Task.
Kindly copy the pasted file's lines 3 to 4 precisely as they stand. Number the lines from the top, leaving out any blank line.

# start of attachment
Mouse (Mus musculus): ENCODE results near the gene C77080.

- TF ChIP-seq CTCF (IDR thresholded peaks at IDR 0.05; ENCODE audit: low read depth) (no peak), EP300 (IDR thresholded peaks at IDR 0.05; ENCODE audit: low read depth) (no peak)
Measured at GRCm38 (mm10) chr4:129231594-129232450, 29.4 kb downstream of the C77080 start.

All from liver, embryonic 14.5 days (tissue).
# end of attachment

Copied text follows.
Measured at GRCm38 (mm10) chr4:129231594-129232450, 29.4 kb downstream of the C77080 start.

All from liver, embryonic 14.5 days (tissue).